In the movies, U.S. ambassadors often appear to come to the aid of jailed foreigners in inhospitable prisons. In the press, they’ve been vilified for not spending all of their time in the country they’ve been assigned to represent or for not being fluent in the language. Some critics have even referred to their appointment as a kind of payola scheme, with positions being awarded in exchange for campaign contributions to the sitting president.
Ambassadors for the United States seem to wear a variety of faces, but which of them is accurate?
“It varies widely from country to country,” Dennis Jett, a former U.S. ambassador to Peru and Mozambique and current professor of international affairs at Penn State University, tells mental_floss. “France will be very different from Russia. But generally, ambassadors have two functions, one internal and one external.”
The internal function is managing the U.S. embassy itself and all of its employees, which can number from one to 1000 and involve several representatives from the Treasury Department, the CIA, and other government branches. The external function is dealing with the native government, missionaries, and local press in representing the President of the United States.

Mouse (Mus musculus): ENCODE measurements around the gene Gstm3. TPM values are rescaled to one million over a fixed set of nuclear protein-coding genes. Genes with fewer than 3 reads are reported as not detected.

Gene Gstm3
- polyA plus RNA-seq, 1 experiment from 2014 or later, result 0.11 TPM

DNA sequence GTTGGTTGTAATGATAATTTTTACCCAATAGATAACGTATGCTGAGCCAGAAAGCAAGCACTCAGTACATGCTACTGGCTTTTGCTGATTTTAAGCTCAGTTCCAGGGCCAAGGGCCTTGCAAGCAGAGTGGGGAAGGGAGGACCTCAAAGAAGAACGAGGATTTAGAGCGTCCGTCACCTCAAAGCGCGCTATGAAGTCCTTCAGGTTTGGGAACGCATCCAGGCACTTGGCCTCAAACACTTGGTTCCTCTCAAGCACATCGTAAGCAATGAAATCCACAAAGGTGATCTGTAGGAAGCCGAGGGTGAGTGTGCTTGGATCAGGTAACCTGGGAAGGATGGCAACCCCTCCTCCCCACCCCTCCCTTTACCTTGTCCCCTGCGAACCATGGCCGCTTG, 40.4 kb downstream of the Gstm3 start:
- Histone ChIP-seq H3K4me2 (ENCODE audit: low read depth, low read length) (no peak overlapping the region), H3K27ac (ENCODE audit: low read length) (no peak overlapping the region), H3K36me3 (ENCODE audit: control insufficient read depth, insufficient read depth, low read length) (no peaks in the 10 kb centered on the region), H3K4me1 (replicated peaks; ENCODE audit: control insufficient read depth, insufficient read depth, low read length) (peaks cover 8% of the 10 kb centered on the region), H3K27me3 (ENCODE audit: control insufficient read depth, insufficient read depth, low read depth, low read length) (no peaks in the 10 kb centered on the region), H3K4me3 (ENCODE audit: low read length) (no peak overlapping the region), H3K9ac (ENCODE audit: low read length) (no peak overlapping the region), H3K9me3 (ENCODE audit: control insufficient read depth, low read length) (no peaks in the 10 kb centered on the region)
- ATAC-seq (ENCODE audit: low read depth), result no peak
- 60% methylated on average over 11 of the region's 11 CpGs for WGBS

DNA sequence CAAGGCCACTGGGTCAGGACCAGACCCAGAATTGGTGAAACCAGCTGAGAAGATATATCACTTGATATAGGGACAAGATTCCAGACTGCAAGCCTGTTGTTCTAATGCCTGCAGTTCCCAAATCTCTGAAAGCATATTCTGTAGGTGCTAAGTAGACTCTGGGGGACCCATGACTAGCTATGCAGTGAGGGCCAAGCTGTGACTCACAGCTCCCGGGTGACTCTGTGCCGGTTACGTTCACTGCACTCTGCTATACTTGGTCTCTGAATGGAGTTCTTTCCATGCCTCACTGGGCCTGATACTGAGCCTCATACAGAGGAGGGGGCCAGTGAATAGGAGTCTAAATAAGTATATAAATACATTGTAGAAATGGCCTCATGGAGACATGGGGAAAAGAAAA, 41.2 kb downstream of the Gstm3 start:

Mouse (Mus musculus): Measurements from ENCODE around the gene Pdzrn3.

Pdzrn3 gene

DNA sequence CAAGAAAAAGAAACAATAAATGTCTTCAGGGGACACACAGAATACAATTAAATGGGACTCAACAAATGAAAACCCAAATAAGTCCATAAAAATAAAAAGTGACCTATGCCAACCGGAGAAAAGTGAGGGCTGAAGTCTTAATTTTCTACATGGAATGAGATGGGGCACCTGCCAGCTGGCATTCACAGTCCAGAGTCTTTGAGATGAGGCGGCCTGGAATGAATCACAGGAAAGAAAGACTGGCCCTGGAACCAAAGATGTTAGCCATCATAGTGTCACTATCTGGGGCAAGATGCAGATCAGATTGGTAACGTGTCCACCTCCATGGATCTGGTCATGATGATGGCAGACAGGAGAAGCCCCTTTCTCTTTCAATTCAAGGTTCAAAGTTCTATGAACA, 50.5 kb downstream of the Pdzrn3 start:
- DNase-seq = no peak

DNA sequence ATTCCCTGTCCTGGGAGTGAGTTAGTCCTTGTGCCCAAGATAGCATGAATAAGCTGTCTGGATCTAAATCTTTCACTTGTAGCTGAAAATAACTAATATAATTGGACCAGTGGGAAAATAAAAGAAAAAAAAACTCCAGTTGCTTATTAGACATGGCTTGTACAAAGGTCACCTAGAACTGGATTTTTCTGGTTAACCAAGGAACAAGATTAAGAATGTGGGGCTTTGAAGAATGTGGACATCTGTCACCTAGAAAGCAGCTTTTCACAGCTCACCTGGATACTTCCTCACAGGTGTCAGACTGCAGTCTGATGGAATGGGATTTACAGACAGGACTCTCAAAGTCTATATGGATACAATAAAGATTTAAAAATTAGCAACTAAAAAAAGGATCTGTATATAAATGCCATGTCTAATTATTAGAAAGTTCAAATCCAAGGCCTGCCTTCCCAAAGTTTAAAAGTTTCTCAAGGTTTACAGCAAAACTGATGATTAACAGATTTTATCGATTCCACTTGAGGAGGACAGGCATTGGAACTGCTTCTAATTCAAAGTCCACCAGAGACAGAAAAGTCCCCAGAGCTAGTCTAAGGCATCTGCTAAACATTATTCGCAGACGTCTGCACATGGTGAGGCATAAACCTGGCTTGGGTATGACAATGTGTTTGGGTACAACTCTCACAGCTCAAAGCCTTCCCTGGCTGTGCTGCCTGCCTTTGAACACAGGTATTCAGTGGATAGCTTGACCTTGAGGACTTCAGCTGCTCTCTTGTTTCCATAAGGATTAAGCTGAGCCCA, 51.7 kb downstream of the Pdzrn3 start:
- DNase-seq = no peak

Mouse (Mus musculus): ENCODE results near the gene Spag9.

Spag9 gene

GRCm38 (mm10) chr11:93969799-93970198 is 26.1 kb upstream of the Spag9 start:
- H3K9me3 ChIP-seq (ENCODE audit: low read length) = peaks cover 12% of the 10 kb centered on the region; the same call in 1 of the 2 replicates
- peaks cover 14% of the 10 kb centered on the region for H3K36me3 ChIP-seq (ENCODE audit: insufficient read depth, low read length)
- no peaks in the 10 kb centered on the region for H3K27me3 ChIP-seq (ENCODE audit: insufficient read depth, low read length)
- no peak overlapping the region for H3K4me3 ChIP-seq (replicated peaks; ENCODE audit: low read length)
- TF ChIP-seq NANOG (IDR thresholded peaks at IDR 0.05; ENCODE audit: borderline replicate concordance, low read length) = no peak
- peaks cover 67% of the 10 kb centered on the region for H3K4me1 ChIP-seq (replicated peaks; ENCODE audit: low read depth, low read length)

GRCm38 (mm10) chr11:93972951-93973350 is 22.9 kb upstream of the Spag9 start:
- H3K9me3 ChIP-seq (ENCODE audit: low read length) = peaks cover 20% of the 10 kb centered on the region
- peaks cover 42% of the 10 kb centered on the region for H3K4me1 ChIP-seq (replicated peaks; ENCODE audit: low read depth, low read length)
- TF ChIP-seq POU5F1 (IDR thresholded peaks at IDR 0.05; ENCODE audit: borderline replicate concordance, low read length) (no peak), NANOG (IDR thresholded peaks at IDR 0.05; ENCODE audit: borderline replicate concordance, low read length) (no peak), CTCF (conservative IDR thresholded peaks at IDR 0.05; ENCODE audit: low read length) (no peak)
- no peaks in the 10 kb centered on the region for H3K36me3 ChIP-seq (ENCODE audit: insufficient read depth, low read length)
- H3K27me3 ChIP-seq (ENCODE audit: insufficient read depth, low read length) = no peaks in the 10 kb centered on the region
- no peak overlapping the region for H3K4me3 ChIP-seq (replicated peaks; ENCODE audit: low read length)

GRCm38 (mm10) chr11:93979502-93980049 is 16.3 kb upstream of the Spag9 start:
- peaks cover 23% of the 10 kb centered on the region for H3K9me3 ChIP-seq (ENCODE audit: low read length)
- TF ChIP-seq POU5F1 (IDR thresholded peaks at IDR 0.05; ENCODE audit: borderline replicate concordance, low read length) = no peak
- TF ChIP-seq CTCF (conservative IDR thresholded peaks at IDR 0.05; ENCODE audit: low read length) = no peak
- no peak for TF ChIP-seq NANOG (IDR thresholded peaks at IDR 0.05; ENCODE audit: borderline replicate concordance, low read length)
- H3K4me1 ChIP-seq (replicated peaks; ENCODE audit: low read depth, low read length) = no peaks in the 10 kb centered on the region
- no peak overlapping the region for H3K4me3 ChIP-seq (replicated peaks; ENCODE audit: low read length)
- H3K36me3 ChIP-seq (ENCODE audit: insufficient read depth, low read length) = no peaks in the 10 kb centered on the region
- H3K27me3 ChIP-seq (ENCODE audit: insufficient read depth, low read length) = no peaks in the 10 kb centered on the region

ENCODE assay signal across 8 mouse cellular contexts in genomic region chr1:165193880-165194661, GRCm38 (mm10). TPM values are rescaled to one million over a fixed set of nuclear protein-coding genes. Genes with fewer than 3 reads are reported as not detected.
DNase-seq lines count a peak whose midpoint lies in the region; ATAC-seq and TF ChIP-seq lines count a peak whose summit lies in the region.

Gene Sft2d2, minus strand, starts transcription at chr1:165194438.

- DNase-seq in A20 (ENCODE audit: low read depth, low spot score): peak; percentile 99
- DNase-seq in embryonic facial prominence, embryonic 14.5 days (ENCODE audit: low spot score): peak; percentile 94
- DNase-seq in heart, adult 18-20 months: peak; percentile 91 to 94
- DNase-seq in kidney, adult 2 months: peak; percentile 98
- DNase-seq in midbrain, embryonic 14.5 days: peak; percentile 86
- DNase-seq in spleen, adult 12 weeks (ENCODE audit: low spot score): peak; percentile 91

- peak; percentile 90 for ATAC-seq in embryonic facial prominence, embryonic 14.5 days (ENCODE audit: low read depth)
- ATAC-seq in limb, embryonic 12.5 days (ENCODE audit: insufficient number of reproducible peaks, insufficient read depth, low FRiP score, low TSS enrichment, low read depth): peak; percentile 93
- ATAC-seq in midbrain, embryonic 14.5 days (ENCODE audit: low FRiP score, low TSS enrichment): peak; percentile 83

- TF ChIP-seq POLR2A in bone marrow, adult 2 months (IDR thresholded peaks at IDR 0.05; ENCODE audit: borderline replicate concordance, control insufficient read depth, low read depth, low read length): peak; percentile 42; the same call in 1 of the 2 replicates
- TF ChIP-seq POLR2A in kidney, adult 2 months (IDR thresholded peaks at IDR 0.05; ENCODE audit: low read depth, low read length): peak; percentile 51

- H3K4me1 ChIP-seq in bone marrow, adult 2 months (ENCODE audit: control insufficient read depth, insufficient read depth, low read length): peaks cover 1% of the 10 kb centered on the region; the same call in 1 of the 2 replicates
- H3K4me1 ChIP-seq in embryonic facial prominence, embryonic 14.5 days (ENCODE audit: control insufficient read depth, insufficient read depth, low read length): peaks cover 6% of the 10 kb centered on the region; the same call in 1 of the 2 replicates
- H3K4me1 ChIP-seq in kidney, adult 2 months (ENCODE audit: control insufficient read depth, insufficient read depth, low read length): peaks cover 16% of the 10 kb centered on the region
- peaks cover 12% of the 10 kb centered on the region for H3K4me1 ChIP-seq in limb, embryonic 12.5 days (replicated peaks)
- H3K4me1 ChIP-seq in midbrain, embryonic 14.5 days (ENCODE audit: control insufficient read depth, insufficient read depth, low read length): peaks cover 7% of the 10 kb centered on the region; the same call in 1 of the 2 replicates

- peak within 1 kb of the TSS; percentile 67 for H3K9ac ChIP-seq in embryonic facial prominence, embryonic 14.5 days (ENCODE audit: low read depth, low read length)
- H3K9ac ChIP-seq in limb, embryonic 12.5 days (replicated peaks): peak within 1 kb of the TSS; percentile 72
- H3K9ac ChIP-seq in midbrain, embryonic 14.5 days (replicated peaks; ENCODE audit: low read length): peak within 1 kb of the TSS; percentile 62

“You explain what Washington is thinking,” Jett explains, “and explain to Washington what the other government is thinking. You have a lot of people wanting a lot of your time.”
For Jett, that meant getting involved in Mozambique’s highly volatile civil war that resulted in the country’s first free and democratic election in 1994. He had to live up to his diplomat label, encouraging democracy while being careful not to agitate the sitting government with criticism as the press swarmed around him.
On one occasion in Peru, Jett arrived for a social engagement and left early. A half-hour later, terrorists from the country’s Túpac Amaru Revolutionary Movement